English-American Politician, Radical Deistic Writer, Influential in French and American Revolutions
"'Tis the business of little minds to shrink; but he whose heart is firm, and whose conscience approves his conduct, will pursue his principles unto death."
"I love the man that can smile in trouble, that can gather strength from distress, and grow brave by reflection. Tis the business of little minds to shrink, but he whose heart is firm, and whose conscience approves his conduct, will pursue his principles unto death."
"It is necessary to the happiness of man that he be mentally faithful to himself. Infidelity does not consist in believing, or in disbelieving; it consists in professing to believe what one does not believe. It is impossible to calculate the moral mischief, if I may so express it, that mental lying has produced in society. When man has so far corrupted and prostituted the chastity of his mind, as to subscribe his professional belief to things he does not believe, he has prepared himself for the commission of every other crime. "
"Prejudice, like the spider, makes everywhere its home. It has neither taste nor choice of place, and all that it requires is room. If the one prepares her food by poisoning it to her palate and her use, the other does the same. Prejudice may be denominated the spider of the mind."
"The duty of man is not a wilderness of turnpike gates, through which he is to pass by tickets from on to the other. It is plain and simple, and consists but of two points - his duty to God, which every man must feel; and, with respect to his neighbor, to do as he would be done by."
"What we obtain too cheaply we esteem too lightly; it is dearness only which gives everything its value."
"Where there are no distinctions there can be no superiority; perfect equality affords no temptation."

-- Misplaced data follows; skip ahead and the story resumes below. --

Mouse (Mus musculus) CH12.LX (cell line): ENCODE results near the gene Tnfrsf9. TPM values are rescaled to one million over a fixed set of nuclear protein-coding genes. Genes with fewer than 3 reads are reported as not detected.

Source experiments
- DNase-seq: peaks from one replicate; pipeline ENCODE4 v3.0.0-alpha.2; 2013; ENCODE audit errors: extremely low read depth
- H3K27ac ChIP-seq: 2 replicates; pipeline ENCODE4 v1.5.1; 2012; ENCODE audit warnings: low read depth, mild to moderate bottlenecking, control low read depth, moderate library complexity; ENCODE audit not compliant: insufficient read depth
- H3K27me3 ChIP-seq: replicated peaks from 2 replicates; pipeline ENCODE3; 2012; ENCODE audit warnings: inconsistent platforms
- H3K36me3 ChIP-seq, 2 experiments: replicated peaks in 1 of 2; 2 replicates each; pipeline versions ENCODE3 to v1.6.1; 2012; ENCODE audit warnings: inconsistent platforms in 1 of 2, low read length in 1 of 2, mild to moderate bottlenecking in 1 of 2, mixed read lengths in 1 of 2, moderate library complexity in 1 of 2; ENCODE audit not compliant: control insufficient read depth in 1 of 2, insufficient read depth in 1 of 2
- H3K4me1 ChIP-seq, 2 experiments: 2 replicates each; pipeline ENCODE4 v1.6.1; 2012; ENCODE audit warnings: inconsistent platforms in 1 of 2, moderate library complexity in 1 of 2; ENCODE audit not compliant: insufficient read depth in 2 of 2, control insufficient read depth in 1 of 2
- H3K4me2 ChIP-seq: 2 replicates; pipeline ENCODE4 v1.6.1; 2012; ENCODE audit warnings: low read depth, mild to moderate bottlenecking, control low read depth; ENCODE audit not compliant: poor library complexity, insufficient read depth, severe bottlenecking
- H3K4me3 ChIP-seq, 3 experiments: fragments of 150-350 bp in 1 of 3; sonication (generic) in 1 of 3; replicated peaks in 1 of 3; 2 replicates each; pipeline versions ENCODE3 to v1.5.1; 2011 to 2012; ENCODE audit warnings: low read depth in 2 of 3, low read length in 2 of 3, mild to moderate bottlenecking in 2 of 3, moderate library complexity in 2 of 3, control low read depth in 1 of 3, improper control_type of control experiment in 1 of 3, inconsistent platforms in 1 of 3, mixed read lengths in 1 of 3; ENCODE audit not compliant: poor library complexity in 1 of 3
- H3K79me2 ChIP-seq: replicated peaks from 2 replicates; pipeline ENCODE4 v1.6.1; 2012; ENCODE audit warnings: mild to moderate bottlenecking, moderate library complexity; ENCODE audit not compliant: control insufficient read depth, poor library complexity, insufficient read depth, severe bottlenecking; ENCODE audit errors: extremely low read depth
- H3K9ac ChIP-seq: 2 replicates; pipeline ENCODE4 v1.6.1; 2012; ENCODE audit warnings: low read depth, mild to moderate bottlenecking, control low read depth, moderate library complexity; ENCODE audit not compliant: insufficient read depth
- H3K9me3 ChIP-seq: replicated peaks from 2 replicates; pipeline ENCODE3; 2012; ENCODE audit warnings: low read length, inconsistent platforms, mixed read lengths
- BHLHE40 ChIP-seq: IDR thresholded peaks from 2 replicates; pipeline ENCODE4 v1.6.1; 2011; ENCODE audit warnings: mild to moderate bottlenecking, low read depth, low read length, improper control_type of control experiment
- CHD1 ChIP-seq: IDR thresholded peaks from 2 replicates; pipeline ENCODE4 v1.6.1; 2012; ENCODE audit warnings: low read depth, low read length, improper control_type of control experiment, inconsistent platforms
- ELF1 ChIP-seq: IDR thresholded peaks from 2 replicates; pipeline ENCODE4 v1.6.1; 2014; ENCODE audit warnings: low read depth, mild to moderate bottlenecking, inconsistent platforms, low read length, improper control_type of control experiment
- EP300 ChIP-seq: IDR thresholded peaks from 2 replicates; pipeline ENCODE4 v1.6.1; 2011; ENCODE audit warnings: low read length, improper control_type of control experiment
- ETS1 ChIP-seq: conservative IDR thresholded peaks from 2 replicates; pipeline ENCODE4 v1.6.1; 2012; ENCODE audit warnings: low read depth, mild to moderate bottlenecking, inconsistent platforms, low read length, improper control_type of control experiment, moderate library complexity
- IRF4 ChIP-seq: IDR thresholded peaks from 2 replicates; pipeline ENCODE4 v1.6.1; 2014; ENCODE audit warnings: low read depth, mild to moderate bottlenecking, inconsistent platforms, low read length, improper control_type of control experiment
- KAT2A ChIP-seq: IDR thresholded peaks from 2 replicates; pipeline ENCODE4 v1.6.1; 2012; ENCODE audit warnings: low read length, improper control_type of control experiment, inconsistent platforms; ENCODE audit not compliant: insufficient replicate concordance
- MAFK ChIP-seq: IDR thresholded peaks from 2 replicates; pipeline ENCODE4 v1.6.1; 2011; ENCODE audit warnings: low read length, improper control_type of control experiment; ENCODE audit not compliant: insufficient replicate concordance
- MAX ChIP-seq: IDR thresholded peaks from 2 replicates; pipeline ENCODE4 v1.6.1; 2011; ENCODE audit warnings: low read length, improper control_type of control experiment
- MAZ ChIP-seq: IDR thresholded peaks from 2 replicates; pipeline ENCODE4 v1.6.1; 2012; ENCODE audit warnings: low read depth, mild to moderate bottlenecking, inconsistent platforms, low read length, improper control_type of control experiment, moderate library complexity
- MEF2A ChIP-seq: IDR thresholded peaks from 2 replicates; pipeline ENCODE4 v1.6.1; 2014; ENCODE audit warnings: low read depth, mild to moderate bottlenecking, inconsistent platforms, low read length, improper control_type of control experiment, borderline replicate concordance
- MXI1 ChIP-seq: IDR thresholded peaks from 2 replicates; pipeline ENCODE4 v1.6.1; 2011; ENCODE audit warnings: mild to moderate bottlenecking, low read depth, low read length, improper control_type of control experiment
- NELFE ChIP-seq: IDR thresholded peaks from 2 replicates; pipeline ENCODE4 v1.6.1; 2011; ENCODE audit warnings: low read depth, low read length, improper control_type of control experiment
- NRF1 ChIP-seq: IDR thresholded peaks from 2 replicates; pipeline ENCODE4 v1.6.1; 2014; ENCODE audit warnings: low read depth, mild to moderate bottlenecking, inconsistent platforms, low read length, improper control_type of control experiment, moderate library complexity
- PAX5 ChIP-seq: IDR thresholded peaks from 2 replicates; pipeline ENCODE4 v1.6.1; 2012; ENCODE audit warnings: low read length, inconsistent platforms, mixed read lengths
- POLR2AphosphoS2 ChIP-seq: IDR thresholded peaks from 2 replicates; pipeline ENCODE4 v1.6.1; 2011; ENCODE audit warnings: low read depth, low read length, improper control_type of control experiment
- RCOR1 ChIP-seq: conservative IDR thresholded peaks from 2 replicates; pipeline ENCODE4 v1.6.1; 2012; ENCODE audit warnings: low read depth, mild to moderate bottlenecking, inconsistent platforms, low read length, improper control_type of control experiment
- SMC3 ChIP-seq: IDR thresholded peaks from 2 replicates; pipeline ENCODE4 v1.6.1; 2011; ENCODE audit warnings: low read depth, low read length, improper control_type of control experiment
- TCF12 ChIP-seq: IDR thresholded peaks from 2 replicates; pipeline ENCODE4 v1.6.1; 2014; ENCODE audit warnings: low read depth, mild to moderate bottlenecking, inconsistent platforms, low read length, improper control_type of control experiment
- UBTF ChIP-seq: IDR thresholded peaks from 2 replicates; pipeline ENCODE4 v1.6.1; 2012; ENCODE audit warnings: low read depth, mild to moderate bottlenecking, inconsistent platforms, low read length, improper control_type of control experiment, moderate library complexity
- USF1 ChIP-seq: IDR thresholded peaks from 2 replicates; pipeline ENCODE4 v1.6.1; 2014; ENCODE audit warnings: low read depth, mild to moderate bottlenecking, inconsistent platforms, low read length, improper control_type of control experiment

"A constitution is not a thing in name only, but in fact. It has not an ideal but a real existence, and wherever it cannot be produced in a visible form, there is none. A constitution is a thing antecedent to a government, and a government is only the creature of a constitution. The constitution of a country is not the act of its government, but of a people constituting a government. It is the body of elements to which you refer, and quote article by article, and contains the principles on which the government shall be established - the form in which it shall be organized - the powers it shall have - the mode of elections - the duration of Congress - and, in fine, everything that relates to the complete organization of a civil government, and the principles on which it shall act, and by which it shall be bound. A constitution is to a government, therefore, what the laws made by that government care to a court of judicature. The court of judicature does not make laws, neither can it alter them; it only acts in conformity to the laws made; and the government is in like manner governed by the constitution."